Headaches and other neurological diseases are getting worse — due to climate change

MINNEAPOLIS – Headaches are getting worse, and a new study says climate change may be to blame.

According to researchers from the American Academy of Neurology, global warming is fueling a rise in neurological diseases ranging from migraines to Alzheimer’s. People with Parkinson’s and multiple sclerosis (MS) may also experience worsening symptoms.

Strokes may also become more prevalent as the planet heats up. The team notes that global warming causes air pollution, which previous studies have linked to worsening brain health. Smog from traffic and industry contains tiny toxic particles called particulate matter. They enter the bloodstream after people breathe them into their lungs. eventually, they can travel to the brain.

“Although the international community seeks to reduce global temperature rise to under 2.7 ºF before 2100, irreversible environmental changes have already occurred, and as the planet warms these changes will continue to occur,” says the Cleveland Clinic’s Andrew Dhawan, MD, DPhil, in a media release. “As we witness the effects of a warming planet on human health, it is imperative that neurologists anticipate how neurologic disease may change.”

Pests carrying diseases which attack the brain are also spreading

The study found extreme weather events and temperature fluctuations displayed a connection with stroke incidence and severity, migraines, hospitalization in dementia patients, and worsening of MS. For emerging neuroinfectious diseases like West Nile virus, meningococcal meningitis, and tick-borne encephalitis, climate change expanded the favorable conditions beyond the traditional geographic areas.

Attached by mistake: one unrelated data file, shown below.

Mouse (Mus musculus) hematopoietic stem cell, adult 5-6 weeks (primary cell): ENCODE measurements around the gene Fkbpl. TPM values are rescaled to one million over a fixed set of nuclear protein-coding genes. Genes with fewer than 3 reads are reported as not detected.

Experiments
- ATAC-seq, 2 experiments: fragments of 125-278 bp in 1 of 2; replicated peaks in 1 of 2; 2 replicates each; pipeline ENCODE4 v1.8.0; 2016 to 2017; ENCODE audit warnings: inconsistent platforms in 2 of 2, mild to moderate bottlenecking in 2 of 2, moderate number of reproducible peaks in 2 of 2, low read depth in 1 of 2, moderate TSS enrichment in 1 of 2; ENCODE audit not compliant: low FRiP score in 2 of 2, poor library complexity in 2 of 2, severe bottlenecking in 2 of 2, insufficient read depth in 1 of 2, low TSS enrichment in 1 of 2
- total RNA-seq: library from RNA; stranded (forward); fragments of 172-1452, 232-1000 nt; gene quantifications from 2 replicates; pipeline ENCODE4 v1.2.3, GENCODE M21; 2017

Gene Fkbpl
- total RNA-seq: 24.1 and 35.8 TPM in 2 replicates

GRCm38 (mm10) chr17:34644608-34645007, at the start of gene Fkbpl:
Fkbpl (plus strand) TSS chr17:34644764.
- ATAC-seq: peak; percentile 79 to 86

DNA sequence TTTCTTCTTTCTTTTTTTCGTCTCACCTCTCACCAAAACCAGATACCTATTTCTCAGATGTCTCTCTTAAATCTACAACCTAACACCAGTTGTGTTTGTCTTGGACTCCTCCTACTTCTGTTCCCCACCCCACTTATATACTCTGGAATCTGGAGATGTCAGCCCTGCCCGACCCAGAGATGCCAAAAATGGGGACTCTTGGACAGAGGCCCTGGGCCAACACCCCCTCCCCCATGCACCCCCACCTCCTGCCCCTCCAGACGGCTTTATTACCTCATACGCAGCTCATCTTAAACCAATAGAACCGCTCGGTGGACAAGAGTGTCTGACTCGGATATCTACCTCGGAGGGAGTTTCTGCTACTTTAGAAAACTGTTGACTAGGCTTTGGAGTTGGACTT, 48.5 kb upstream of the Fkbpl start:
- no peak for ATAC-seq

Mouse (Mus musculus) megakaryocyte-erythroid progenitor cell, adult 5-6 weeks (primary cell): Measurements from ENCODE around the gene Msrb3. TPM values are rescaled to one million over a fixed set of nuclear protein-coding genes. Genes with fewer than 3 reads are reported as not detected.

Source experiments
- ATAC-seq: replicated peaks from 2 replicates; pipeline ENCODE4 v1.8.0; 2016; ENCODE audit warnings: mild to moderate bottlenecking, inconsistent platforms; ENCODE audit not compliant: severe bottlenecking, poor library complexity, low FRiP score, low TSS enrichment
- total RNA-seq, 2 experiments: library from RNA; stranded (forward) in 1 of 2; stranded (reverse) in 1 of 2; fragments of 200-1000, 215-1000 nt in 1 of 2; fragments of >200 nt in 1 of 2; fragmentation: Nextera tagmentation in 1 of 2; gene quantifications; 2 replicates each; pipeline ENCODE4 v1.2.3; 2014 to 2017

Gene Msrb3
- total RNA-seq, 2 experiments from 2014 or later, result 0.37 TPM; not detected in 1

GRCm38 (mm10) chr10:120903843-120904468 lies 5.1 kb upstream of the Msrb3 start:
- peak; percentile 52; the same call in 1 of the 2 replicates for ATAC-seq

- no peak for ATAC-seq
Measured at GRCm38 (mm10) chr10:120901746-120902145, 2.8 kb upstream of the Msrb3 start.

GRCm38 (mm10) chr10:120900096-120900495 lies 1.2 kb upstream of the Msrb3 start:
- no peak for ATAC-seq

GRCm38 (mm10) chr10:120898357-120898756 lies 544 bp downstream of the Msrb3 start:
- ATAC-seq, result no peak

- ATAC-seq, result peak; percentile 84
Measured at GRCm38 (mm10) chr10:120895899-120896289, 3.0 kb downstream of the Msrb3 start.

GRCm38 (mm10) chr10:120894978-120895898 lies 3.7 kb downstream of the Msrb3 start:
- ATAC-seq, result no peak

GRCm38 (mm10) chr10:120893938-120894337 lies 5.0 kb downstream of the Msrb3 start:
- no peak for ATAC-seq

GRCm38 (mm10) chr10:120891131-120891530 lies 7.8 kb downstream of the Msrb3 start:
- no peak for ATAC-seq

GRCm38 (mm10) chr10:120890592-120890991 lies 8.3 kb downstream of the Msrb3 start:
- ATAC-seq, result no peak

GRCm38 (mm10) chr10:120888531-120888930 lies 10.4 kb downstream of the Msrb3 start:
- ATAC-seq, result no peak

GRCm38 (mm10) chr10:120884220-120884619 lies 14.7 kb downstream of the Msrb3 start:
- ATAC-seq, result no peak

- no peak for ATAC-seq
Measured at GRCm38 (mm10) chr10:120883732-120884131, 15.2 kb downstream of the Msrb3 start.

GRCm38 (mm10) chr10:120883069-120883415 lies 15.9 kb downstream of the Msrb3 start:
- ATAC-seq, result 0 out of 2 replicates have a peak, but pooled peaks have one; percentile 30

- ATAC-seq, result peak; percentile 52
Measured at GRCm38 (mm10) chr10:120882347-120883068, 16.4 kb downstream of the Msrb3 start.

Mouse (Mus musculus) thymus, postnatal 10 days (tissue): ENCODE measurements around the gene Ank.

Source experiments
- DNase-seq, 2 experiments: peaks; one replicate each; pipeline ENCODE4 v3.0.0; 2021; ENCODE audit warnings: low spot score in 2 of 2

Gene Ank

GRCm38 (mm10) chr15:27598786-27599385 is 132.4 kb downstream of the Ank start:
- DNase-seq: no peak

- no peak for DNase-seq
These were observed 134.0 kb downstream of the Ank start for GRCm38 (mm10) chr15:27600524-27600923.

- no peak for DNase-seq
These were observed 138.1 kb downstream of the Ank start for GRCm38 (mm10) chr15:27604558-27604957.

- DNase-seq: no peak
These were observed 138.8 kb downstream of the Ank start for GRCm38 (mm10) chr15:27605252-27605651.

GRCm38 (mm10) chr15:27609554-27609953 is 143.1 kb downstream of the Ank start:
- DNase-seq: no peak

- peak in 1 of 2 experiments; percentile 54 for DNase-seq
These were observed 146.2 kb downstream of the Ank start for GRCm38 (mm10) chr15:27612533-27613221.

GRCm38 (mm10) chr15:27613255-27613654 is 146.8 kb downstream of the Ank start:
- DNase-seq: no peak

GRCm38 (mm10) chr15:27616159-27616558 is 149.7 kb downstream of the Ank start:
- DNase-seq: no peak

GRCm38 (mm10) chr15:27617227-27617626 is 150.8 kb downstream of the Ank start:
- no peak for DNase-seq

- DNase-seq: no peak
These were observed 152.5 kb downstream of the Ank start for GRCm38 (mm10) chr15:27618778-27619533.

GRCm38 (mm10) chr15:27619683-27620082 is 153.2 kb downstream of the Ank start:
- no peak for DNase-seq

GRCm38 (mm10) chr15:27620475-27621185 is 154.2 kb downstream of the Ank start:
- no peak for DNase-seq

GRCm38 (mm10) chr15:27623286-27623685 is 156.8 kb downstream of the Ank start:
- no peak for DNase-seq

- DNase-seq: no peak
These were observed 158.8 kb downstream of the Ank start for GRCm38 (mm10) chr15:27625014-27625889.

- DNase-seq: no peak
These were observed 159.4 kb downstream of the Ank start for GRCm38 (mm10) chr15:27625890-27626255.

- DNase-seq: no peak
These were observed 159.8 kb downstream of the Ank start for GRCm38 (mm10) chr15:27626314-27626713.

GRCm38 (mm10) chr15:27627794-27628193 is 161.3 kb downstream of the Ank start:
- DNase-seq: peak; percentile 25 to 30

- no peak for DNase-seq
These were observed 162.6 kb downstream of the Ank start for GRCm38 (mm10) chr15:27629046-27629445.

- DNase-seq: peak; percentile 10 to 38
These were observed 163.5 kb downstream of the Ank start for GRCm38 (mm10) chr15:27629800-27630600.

These diseases, carried by animals and insects, increase the risk of disease in new populations. Exposure to airborne pollutants, especially nitrates and PM 2.5s spewed from car exhausts, increased the risk of stroke, headaches, dementia, Parkinson’s, and MS.

“Climate change poses many challenges for humanity, some of which are not well-studied,” Dhawan says. “For example, our review did not find any articles related to effects on neurologic health from food and water insecurity, yet these are clearly linked to neurologic health and climate change. More studies are needed on ways to reduce neuroinfectious disease transmission, how air pollution affects the nervous system, and how to improve delivery of neurologic care in the face of climate-related disruptions.”

The findings are based on 364 previously published studies on pollution, climate change, temperature extremes, and neurological diseases between 1990 and 2022. The U.S. team only looked at the effects on adults, not children.

These analyses highlighted the relationships between temperature variability and worsening neurological symptoms, warming climates, and tick or mosquito-borne infections, as well as airborne pollutants and cerebrovascular disease rate and severity. The team notes their results, in the journal Neurology, apply to wealthy and developed countries. Impacts may be even more severe in resource-poor regions of the world.

South West News Service writer Mark Waghorn contributed to this report.

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